A letter of credit can be an effective tool for a business when it is required to provide additional payment security to a third party. The letter of credit is essentially a guarantee by a bank or other financial institution (called an “issuer”) to a third party (called a “beneficiary”) that it will be paid the funds owed to it by a business (called an “applicant”). What makes the letter of credit unique from other forms of credit is the protections it affords the beneficiary by virtue of the instrument’s independence from the applicant and the ease by which a beneficiary can draw funds without the consent or involvement of the applicant.
While letters of credit can come in a variety of forms, two prevalent types are the commercial letter of credit and the standby letter of credit. A commercial letter of credit may be used when an applicant is required by a supplier to provide a guarantee of payment for goods or services to be purchased by the applicant. In this case the supplier beneficiary would draw the purchase price payments directly from the issuer under the commercial letter of credit when due, thereby avoiding any non-payment risk by the applicant. An example of when a standby letter of credit might be used is when a landlord under a lease requires a guarantee of payment of rent and any other amounts owed by the applicant under the lease. Under these circumstances, the letter of credit is generally only drawn against upon an inability or other failure of the applicant to pay the beneficiary, unlike a commercial letter of credit which serves as a primary source of payment.
Unlike most other instruments that can be used to provide a beneficiary with a reliable means of payment, the issuer’s obligation to make a payment under a letter of credit is independent of any rights between the applicant and the beneficiary. Using the example of a landlord-tenant letter of credit, the landlord beneficiary would have the unilateral option to draw on a standby letter of credit for non-payment of rent or other lease damages notwithstanding any objection by the tenant applicant, and without needing to demonstrate the existence of the underlying payment obligation or otherwise justify its payment demand to the issuer. Moreover, an issuer cannot rely on any defenses that may be available to the applicant in attempting to avoid a payment under the letter of credit. This offers more security to the beneficiary than what is provided by guarantees and sureties, which are more susceptible to challenge by the applicant (or other obligor) or delays in payment, making letters of credit the preferred (and often required) instrument of third parties in certain types of commercial transactions.
The letter of credit essentially shifts the risk of non-payment from the beneficiary (e.g., a supplier or landlord) to the issuer. Then, once paid by the issuer, the risk then shifts to the applicant who must either repay the issuer for the draw down on the letter of credit, or dispute any draw down directly with the issuer. Importantly, the letter of credit is also irrevocable once issued, meaning that, no matter what occurs in the relationship between the applicant and the issuer, the beneficiary can have comfort that the letter of credit and attendant funds will remain available until the letter of credit’s stated expiration date. In many circumstances, this is true even after the applicant files for bankruptcy protection as the draw down right under a letter of credit often remains available to the beneficiary thereafter (unlike certain other security mechanisms, such as a tenant’s security deposit held by a landlord, which would likely be negatively affected by any the applicant’s bankruptcy filing).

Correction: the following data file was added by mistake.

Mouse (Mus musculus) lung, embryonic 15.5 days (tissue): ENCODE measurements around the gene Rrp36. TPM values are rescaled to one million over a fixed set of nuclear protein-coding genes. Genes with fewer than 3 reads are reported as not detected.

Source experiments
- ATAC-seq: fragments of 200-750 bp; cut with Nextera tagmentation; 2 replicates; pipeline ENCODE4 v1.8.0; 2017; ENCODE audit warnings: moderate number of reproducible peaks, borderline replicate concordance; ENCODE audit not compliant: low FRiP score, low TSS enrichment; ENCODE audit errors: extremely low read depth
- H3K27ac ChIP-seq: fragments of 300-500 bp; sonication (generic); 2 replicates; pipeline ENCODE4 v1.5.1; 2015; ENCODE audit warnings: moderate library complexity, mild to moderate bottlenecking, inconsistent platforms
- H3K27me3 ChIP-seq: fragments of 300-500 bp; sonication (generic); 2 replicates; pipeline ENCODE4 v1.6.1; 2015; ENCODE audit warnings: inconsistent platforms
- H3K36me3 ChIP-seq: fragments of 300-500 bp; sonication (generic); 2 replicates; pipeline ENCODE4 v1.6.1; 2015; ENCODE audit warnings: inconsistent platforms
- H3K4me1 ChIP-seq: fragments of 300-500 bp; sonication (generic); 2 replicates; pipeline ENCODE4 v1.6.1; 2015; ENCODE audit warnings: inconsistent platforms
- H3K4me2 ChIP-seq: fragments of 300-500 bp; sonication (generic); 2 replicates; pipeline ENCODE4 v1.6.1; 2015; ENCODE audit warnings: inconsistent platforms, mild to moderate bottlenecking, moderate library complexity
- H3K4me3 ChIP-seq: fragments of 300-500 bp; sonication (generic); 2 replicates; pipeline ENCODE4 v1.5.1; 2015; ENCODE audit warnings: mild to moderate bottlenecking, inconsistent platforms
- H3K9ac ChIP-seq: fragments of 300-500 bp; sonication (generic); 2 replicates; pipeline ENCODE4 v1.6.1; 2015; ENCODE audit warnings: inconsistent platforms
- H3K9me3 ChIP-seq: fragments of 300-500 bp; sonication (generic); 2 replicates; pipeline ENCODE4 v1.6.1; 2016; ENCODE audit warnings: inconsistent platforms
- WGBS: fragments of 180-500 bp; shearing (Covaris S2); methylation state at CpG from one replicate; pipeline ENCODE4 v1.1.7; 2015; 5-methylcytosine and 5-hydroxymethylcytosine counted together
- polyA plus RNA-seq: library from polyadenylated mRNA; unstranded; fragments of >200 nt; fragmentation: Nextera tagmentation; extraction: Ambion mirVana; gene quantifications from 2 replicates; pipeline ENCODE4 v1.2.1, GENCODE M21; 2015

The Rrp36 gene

As with any legal instrument, a letter of credit must be in writing and signed, and it should clearly specify the terms of the financial arrangement. For example, some letters of credit have hardwired expiration dates, while others are “evergreen” – meaning they will continuously renew unless and until withdrawn by the issuer in accordance with the terms of the letter of credit. Most letters of credit allow for partial draws of the guaranteed amount over the term of the letter of credit, thereby providing flexibility to the beneficiary to draw funds as needed rather than solely on an all-or-nothing basis. The letter of credit should also describe the mechanics of making a draw, including to whom the notice must be sent, how it must be sent, and what it must say. Strict compliance with these requirements will be necessary for the beneficiary to effectuate the intended draw as any deviation may allow an issuer to avoid, or at least attempt to avoid, paying the draw.
Despite being relatively short documents, the terms of a letter of credit are generally not limited to the four corners of the agreement. Relevant provisions of the Uniform Commercial Code and certain international trade conventions will typically supplement the express terms of a letter of credit. And as with the other terms of a letter of credit, the application of these provisions will largely turn on the facts and circumstances of the particular situation.